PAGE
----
Antibiotics have saved millions of lives from once deadly infectious diseases. But, misuse of antibiotics and other antimicrobials in humans and animals has led to bacteria evolving resistance.
Today, 3 April 2014 in Brussels, the Joint Programme on Antimicrobial Resistance (JPIAMR) presented its strategic research agenda which outlines the steps that need to be taken to minimise antimicrobial resistance, one of today's most serious public health threats. In addition to the 19 countries which include European countries as well as Canada and Israel, already signed up to this initiative, JPIAMR received support from countries ranging from Australia to South Africa during this meeting.
"It's a worldwide concern that resistance to antimicrobial drugs, which have allowed us to treat or prevent deadly infections and save many lives, especially children, is now spreading all over the world at increased speed, related with the increased mobility of people. It's therefore crucial to immediately join forces under one research agenda to achieve a substantial and rapid impact, especially on global health threats like HIV/AIDS, TB and malaria", said Fulvio Esposito from the Italian Ministry for Education, University and Research.
Coming together globally is indeed crucial as the problem of antimicrobial resistance is so wide that the world now seems to be entering a post-antibiotic era in which sophisticated clinical interventions such as organ transplants, cancer chemotherapy or care for pre-term infants will become far more difficult due the threats of infections with multi-drug resistant bacteria. Resistance is so widespread that for some groups of bacteria, few antibiotics are effective enough anymore for therapy.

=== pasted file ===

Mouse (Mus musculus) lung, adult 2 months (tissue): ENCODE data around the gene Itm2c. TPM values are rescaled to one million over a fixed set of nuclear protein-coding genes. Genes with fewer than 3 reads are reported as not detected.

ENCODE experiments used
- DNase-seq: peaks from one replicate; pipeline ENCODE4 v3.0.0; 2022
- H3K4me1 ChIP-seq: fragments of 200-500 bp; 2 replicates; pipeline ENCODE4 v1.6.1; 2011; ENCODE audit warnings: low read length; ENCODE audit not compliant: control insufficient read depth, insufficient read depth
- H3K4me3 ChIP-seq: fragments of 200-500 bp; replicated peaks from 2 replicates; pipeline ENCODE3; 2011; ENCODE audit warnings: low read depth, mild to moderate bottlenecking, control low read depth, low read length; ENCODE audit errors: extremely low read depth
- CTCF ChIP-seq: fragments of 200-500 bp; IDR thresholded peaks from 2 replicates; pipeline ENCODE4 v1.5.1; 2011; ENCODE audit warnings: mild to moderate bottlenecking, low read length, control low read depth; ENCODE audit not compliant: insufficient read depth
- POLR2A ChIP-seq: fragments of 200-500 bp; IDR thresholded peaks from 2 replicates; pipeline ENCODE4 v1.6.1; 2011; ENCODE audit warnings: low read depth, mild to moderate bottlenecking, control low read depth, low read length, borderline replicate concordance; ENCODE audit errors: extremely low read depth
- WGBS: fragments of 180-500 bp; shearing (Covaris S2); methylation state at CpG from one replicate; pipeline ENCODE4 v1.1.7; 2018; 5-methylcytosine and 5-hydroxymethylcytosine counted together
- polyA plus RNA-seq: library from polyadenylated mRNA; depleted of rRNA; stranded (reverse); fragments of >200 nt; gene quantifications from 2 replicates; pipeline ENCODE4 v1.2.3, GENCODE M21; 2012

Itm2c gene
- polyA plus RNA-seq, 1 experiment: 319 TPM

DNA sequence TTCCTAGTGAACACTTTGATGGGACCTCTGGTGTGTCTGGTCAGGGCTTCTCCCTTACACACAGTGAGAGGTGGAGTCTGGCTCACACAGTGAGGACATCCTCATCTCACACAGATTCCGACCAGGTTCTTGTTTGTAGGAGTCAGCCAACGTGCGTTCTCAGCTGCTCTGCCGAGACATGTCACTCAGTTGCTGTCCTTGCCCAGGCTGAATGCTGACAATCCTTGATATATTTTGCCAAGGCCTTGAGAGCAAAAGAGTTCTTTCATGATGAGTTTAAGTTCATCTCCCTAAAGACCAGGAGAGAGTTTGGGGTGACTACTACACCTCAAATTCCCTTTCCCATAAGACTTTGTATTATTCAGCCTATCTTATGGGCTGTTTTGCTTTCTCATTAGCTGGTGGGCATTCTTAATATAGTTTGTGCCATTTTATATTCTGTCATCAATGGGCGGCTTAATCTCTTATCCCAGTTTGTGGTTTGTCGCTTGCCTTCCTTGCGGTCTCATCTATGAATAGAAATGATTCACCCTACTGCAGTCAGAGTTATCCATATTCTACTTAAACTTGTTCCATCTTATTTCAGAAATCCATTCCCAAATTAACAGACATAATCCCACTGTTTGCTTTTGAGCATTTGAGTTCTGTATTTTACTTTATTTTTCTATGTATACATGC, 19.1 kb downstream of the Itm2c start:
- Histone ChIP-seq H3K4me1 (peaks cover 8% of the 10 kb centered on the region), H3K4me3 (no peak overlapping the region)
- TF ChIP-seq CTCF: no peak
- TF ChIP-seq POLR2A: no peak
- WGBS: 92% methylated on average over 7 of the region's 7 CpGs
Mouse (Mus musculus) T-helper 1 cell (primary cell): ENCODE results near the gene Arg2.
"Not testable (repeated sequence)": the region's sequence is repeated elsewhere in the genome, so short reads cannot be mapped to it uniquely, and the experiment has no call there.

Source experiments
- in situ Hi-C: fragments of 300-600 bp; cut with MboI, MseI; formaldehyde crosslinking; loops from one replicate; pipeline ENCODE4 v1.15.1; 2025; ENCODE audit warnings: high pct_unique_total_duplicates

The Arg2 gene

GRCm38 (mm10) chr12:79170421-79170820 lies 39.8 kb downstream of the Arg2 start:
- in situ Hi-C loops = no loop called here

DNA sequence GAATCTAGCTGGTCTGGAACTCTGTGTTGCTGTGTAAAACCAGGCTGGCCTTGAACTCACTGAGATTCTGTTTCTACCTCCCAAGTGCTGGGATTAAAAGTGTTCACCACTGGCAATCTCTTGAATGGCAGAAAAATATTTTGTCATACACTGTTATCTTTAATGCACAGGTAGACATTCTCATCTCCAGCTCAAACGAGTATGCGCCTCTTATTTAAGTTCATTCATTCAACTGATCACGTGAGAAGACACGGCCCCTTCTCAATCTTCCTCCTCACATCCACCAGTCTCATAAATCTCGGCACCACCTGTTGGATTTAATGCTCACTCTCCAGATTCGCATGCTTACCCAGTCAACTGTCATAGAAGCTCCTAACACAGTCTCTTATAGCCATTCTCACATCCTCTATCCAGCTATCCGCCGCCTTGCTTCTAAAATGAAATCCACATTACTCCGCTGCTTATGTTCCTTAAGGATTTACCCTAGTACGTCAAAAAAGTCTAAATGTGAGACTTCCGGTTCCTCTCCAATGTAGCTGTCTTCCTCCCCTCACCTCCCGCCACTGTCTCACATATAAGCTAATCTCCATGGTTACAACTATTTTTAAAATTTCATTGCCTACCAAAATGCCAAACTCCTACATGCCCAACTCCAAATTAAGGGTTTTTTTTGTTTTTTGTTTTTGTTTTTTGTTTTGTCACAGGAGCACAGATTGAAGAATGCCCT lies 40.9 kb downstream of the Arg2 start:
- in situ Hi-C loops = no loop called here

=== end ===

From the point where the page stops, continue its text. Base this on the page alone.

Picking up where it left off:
The Strategic Research Agenda (SRA)
JPIAMR has identified six priority topics which form a Strategic Research Agenda (SRA). These topics will give the fight against antibiotic resistance a multidimensional approach. The idea is that these approaches will be translated into new prevention and intervention strategies that improve the public health and wellbeing of populations and delivers economic and societal benefits throughout Europe and beyond.
"As this is an active research field and AMR is a very real and present societal challenge, the strategic research agenda will need to stay a living document that is continuously updated to keep pace with developments within research and society, "said Mats Ulfendahl, Swedish Research Council.
Operating at all relevant levels, from the scientific community to research funders and from policy makers and societal stakeholders to industry and SMEs, is the only way to reduce the inappropriate use of antibiotic use both in humans and animals to stop this trend from continuing and to ultimately find a more sustainable way to use antibiotics and treat disease.
Therefore, assisted by European Commission funding, the International Medicines Initiative (IMI), national funding contributions and public-private partnerships, the next step for JPIAMR is to fund research which fit within the six priority areas and which will contribute towards solving the AMR problem.
Project website: http://www.jpiamr.eu
The Strategic Research Agenda (SRA): http://www.jpiamr.eu/wp-content/uploads/2014/01/JPIAMR-SRA-v1.pdf
What is joint programming?
Research efforts can be essential to address major societal challenges. In some cases these are so great that national research programmes cannot tackle them effectively on their own. In addition, the vast bulk of research programmes in Europe are run in an isolated way, leading to unwanted fragmentation or ineffectiveness. Joint programming aims to remedy this situation.
Joint programmes aim to pool national research efforts in order to make better use of Europe's public R&D resources and to tackle common European challenges more effectively in a few key areas.
The ultimate objective is to overcome the fragmentation of national research programmes to address global challenges.
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